3900 Cabela Drive, Owatonna, MN. 507-451-4545. www.cabelas.com
Free. Free parking. Stroller accessible; shopping carts also available. Restroom with changing table available in store. Restaurant on-site.
Cabela’s is almost as much a museum as it is a store. While my husband shopped, I took the kids around to the displays that rival a natural history museum. Stuffed animals, including an elephant, zebras, bears, and more, live in three “habitats” within the store, and the tunnel of fish tanks complete with posted feeding times allows for a look at various types of fish. If you have to get stuck at a “daddy store,” Cabela’s is probably the best you can hope for. We were in the store for an hour without me pulling my hair out, since there was enough for the kids to look at that they didn’t get bored.
Lunch was at Famous Dave’s Barbecue, adjacent to Cabela’s. Then we headed down I-35 to Iowa. We intended to stop at the Iowa Welcome Center just across the border but got lost in confusion. We knew that the welcome center looked like a nice red barn and silo, but when we got to the exit, the only barn and silo we saw belonged to a new casino along the Interstate. By the time we realized that the dwarfed welcome center barn was behind the casino barn, we had missed the exit. Fortunately for my husband, Iowa has many welcome centers and we found one more interesting less than an hour down the road.
Dows Depot & Welcome Center
1896 Railroad St., Dows, IA. 515-852-3595. www.dowsiowa.com
Free. Free parking. Not easily stroller accessible. Restrooms available; no changing station.
While most Iowa Welcome Centers are on the well-traveled roads, this one is a few miles off the beaten path. There is a modern rest area at the I-35 Exit 159, but the welcome center itself is in the town of Dows a little farther down the road. Follow the Burma-shave-type signs and you won’t have any trouble finding it.
The Welcome Center is located in the 1896 Dows Depot. One half of the building is set up as a museum of railroad memorabilia and local interest, and the other half is filled with travel information from all parts of Iowa, and a friendly person is there to help you find what you need. A gift shop is located in the former ticket office, and restrooms are in the building.
There are various other historical buildings in Dows, but we had a full agenda for the day so we got the information we needed and headed down the back roads to Boone.
Boone County Historical Society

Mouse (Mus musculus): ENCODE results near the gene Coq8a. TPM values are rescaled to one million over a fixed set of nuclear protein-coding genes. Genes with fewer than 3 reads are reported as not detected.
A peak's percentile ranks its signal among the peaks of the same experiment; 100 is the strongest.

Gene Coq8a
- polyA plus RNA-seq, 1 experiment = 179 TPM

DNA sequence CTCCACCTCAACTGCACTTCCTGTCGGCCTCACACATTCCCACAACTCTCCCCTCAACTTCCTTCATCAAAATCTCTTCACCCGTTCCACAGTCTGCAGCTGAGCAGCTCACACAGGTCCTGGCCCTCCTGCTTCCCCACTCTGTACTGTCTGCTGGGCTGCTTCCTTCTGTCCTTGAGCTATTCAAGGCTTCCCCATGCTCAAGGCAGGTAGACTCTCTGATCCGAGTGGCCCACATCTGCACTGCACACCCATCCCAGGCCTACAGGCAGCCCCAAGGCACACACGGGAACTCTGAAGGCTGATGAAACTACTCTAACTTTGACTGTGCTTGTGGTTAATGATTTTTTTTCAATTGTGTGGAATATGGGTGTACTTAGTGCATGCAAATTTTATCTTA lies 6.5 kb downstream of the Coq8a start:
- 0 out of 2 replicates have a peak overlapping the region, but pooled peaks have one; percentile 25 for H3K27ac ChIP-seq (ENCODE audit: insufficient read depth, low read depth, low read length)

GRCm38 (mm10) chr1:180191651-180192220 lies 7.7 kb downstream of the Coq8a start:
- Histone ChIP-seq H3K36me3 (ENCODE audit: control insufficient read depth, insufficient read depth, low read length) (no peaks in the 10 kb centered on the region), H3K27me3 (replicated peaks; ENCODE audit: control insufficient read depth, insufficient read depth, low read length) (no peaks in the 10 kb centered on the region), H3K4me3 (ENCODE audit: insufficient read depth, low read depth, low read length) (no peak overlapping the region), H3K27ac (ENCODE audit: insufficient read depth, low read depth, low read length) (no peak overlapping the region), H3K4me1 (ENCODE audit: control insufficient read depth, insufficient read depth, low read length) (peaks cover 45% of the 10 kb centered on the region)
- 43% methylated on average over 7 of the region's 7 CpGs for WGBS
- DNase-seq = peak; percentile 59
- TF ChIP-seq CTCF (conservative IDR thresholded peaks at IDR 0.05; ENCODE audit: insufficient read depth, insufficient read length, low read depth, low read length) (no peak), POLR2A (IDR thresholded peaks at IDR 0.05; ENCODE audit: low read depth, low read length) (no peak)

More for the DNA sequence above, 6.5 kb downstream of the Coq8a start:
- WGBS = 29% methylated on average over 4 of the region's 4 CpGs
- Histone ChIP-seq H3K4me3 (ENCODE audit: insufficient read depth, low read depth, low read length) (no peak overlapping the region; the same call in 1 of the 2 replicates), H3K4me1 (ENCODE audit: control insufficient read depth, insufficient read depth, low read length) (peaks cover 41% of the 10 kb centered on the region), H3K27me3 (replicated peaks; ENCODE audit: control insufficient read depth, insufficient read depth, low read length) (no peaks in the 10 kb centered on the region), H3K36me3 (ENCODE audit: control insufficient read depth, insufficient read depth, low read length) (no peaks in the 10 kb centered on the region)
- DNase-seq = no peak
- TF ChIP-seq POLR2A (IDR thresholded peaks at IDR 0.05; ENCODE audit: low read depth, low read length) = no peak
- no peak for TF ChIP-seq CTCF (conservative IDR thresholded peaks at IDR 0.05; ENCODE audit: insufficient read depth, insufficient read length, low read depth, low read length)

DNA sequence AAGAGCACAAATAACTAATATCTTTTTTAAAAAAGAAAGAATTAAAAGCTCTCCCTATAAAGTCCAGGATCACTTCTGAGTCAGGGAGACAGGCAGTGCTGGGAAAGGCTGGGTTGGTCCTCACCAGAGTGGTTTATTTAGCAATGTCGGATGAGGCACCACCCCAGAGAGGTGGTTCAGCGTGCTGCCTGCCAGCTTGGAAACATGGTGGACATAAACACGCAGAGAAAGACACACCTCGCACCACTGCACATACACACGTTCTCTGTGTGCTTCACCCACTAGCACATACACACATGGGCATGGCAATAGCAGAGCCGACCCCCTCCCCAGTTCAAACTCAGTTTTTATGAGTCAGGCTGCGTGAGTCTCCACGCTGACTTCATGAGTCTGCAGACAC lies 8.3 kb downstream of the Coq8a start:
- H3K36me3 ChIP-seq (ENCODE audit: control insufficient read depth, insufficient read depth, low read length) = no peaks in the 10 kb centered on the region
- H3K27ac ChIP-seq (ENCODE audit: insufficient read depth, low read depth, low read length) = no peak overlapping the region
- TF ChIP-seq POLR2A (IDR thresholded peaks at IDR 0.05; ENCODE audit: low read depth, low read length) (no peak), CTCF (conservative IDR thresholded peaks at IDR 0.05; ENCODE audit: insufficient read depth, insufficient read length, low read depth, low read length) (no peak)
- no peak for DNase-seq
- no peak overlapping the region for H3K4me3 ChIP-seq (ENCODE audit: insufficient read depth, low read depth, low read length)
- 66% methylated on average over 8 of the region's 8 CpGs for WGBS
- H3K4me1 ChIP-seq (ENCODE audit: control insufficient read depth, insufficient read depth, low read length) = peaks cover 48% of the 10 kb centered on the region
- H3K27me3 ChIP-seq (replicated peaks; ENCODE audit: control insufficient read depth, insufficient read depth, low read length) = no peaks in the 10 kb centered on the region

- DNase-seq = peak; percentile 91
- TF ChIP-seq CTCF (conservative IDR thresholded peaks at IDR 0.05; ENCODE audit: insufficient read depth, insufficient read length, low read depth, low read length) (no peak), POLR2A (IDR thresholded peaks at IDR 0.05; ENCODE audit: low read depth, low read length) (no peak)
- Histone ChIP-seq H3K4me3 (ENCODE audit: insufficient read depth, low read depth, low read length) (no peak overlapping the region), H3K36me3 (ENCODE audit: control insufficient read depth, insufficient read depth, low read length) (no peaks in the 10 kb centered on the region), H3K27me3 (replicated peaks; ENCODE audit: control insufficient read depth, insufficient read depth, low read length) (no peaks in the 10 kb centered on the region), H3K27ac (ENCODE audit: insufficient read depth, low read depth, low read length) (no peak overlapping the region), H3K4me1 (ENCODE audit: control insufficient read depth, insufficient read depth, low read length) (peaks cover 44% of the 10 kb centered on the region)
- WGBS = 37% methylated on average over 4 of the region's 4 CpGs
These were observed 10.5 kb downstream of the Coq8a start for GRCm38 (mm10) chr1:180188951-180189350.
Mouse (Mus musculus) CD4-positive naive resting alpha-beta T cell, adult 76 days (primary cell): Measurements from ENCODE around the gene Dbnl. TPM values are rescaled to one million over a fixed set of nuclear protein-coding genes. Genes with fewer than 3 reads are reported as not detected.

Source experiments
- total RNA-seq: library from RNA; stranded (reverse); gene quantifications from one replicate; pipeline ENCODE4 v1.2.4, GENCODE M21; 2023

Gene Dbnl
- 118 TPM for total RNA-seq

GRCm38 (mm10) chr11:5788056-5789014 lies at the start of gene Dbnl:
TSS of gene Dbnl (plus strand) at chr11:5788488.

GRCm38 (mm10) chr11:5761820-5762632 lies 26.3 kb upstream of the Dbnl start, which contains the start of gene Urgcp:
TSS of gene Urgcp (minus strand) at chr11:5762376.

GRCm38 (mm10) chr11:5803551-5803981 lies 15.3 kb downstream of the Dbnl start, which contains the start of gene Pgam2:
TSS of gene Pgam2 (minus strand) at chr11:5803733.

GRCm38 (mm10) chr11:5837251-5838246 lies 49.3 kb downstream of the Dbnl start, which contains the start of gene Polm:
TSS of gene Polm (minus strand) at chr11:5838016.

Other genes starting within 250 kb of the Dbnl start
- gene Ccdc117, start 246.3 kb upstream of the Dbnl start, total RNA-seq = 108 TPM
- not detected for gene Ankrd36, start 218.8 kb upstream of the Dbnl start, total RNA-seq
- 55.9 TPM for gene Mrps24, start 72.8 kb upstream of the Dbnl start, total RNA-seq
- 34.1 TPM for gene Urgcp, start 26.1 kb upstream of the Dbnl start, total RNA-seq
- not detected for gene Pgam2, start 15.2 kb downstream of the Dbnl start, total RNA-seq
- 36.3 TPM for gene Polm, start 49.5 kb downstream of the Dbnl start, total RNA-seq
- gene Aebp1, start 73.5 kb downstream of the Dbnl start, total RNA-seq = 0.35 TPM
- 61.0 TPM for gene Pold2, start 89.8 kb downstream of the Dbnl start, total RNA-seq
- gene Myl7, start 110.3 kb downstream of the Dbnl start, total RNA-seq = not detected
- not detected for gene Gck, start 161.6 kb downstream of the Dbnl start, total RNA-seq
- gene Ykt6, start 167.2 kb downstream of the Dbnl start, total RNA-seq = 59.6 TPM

Northeast Corner of Story Street and 6th Strett, Boone, IA. 515-432-1907.
$2 adults, under 18 free. Free street parking. Stroller accessible. Restrooms available.
Our main purpose for stopping at the Boone County historical museum was to see the lantern that 15-year-old Kate Shelley, Iowa railroad heroine, carried when she traveled through a storm to warn the trains that the Honey Creek bridge was out on the night of July 6, 1881. When we arrived at the museum, we told the guide that we were interested in Kate Shelley, and he led us to a room with a diorama of the route she traveled and a case with her lantern and some medals she was awarded for her heroics. He then offered to show us a 19-minute video about Kate Shelley, which included many pictures from the book we had read about Kate.
The museum also included various local history items and a display of Iowa in the 20th century, broken down into decades.
Before we left, the guide told us how we could drive to see the Kate Shelley Memorial High Bridge outside of Boone, so we drove out of town to catch a glimpse of it. Because a new bridge is being built to replace the existing high bridge, we could not get as close as we had wished, but nonetheless we were able to see the 2685-foot-long bridge that stands 185 feet above the Des Moines River.
On the way to Des Moines, we stopped in Moingona to see the Kate Shelley Railroad Museum, which was not open, but we saw the restored depot where Kate Shelley issued her warning.
Then we were off toward Des Moines, where we dined at the Golden Arches and checked into our hotel, donning costumes for our next bit of excitement.
Living History Farms Family Halloween
2600 111th St., Urbandale, IA. 515-278-5286. www.lhf.org
$4.50 per person. Free parking. Stroller accessible. Restrooms available in main building.
I’ll admit that Halloween isn’t my favorite holiday and I usually do little to celebrate it, but when I read about the safe, non-scary Family Halloween at Living History Farms, I thought we’d give it a try. Running from 5:30 to 8 p.m. on several dates in October, it’s a well-organized trek around the 1875 town of Walnut Hill with stops for candy along the way. (Costumes and flashlights are recommended.) Jugglers, clowns, and storytellers are there to entertain you and there are many photo opportunities with scarecrows available. Popcorn and pop, roasted marshmallows, and ice cream are offered along the way, and a horse-drawn wagon ride is a special treat. Our kids really enjoyed seeing the jack-o-lanterns along the pumpkin walk as we ended the evening.
It truly was non-scary, and a nice bit of fun for an October evening.
I liked watching the Kate Shelley movie at the Boone museum. I liked getting a lot of candy at the Living History Farms but not the stuff with peanuts. I liked the boardwalk.
I liked using our Buzz Lightyear flashlights.
I really liked hearing the train whistle on the clock and using the old applesauce maker by the door and looking at all the axels on the trains (at the Dows Depot).